Researcher aims to promote diversity as member of global academy
A UM faculty member who studies immune cells in her lab and promotes diversity in science has been selected for membership in a prestigious worldwide organization.
Dr. Janilyn Arsenio, assistant professor of internal medicine and immunology in the Max Rady College of Medicine, has been honoured with admission to the Global Young Academy (GYA).
Arsenio holds a Canada Research Chair in systems biology of chronic inflammation. She is one of four Canadians among this year’s 40 GYA inductees, who represent 30 countries.
The GYA brings together outstanding early-career researchers for international dialogue and collaboration. Members, who are typically in their 30s, are selected for their scientific excellence and commitment to service. Each member joins the academy for a term of five years.
The academy undertakes projects in a number of areas, from promoting science education and outreach to improving the research environment.
“It’s a group of young scientists who share a motivation to improve the scientific culture,” Arsenio says. “I applied because I’m really passionate about promoting equity, diversity and inclusion in science.
“As a visible minority academic woman in science, I feel a personal responsibility to advocate for that. I’m a member of Canadian and American organizations like the Society for Canadian Women in Science and Technology and the Association for Women in Science, and this is an opportunity to interact on a more international level.”
The Winnipeg-born Arsenio, who is of Filipino heritage, earned her bachelor’s degree in microbiology and her PhD in medical microbiology and infectious diseases at UM. She did four years of postdoctoral research, primarily in immunology, at the University of California San Diego before joining the UM faculty in 2017.
While in California, she learned techniques for analyzing the genetic material of individual cells. She brought that expertise to her lab at UM’s Manitoba Centre for Proteomics and Systems Biology, making it the first lab in the province to enter the field of single-cell genomics.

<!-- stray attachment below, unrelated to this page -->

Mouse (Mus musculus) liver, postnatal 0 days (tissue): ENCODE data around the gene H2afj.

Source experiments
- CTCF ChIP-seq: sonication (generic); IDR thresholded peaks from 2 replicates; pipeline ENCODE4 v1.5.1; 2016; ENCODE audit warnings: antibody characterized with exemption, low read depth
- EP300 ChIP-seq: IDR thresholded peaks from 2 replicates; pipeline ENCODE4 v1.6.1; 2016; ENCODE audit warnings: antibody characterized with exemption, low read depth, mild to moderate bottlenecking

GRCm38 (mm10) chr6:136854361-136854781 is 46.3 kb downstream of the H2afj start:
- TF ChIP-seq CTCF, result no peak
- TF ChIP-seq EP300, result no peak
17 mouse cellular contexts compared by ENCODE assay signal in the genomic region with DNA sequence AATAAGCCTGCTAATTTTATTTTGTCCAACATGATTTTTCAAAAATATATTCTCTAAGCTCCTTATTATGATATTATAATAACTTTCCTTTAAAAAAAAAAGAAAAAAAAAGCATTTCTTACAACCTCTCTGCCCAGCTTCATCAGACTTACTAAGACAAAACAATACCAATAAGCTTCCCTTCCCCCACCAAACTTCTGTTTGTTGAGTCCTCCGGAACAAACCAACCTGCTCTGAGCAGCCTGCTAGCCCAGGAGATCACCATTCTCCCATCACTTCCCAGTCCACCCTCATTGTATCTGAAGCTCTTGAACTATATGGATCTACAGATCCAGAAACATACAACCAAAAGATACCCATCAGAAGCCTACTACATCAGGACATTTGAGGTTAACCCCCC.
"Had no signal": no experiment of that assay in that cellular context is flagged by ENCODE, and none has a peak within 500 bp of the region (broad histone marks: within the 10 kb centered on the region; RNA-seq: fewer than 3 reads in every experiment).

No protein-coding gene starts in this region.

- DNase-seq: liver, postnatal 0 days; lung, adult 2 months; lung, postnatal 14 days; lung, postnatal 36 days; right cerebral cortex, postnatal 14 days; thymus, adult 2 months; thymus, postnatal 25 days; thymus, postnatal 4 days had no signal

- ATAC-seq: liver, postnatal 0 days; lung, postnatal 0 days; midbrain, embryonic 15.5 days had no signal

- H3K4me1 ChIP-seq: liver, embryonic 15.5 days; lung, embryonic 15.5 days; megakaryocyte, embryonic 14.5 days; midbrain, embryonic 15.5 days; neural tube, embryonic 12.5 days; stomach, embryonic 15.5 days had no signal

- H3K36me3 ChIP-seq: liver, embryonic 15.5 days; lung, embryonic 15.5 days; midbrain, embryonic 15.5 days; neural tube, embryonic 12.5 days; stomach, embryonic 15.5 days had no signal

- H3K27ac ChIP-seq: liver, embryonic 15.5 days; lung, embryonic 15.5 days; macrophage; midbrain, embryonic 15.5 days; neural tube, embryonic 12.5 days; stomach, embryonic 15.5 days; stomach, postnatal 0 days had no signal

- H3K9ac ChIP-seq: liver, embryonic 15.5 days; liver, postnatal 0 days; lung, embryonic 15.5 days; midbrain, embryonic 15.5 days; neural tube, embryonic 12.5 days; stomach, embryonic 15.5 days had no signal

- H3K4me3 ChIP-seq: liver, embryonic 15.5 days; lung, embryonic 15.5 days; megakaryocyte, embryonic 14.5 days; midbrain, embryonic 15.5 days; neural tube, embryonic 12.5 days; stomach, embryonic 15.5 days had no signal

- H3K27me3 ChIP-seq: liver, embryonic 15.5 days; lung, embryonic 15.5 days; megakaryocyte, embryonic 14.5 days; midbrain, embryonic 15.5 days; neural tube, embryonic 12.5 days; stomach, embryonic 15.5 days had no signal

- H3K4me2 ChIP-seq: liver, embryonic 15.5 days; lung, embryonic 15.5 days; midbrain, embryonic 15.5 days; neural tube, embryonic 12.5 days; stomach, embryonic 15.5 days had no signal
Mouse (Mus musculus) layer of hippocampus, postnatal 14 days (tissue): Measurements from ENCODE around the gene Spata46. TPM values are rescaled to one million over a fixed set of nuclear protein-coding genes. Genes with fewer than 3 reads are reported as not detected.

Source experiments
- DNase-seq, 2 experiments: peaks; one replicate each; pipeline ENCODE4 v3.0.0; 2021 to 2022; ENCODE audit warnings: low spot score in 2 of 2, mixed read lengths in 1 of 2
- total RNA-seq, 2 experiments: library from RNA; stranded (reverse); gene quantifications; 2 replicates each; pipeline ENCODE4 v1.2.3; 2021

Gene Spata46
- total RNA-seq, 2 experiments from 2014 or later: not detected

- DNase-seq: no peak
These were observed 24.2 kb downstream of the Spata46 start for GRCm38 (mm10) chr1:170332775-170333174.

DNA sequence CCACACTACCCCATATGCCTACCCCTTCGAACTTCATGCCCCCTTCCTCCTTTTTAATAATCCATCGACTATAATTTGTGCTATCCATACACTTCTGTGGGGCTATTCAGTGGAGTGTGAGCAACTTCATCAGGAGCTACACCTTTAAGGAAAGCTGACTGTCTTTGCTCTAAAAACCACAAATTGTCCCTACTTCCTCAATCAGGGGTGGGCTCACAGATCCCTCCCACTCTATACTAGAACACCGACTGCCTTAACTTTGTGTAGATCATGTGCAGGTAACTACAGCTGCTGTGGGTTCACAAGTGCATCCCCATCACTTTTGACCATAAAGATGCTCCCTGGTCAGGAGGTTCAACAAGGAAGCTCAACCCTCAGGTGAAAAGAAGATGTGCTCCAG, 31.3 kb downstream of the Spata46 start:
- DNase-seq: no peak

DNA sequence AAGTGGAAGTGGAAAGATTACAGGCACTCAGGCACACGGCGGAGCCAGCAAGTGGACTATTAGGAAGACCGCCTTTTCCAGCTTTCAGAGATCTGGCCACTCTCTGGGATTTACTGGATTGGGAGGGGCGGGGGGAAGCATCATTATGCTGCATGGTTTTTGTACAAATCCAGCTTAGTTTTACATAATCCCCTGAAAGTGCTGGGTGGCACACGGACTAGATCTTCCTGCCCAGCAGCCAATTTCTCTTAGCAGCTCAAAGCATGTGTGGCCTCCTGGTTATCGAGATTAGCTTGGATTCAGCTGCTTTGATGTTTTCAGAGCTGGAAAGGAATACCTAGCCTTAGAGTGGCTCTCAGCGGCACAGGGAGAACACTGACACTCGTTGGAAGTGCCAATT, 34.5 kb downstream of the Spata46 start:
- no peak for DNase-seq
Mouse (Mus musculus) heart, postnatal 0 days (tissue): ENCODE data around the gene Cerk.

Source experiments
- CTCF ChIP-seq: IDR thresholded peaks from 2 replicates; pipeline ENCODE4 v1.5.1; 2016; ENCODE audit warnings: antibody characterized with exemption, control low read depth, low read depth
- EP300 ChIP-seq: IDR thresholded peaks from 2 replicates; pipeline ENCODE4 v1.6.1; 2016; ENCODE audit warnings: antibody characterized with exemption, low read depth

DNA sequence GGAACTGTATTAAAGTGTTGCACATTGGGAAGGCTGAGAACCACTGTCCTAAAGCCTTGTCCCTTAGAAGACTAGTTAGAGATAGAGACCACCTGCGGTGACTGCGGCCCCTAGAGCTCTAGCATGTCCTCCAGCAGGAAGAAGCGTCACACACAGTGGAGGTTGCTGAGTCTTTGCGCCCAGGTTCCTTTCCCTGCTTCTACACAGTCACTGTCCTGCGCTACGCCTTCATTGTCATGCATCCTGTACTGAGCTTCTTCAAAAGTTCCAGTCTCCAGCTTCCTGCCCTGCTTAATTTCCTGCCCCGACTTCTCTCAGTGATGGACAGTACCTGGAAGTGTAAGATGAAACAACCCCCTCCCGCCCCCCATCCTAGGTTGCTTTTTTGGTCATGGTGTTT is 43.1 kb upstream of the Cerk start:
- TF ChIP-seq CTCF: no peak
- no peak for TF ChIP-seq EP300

Arsenio studies, at the molecular level, how immune cells behave in response to infection, chronic inflammation and disease. “We’re trying to understand how cells change to become functional protectors of the immune system, versus how their functions are lost during disease,” she says.
The professor is vice-chair of Women in Science: Development, Outreach and Mentoring (WISDOM), a Manitoba organization based in the Rady Faculty of Health Sciences that works to address the under-representation of women in science, particularly in leadership. She also serves on the equity, diversity and inclusion committee of the Rady Faculty.
Arsenio’s previous honours include the American Association of Immunologists Young Investigator Award, which she received in 2016.
Her formal induction into the Global Young Academy was to have been at the academy’s 2020 conference and annual general meeting in India this June. Because of the COVID-19 crisis, the gathering has been converted to an e-conference. “Hopefully, the new members will interact online, and we can meet in person at the 2021 meeting in Japan,” Arsenio says.
Although she has studied infectious diseases, the scientist says it’s surreal to experience an outbreak on the scale of COVID-19. “You learn about this during your training, but you never think that you’ll live through a pandemic,” she says.
Like all lab scientists in the Rady Faculty, Arsenio has closed her lab and put her experiments on hold because of the pandemic.
“It’s very difficult to have to pause your research,” she says. “But we’re doing what we have to do for everyone’s well-being.”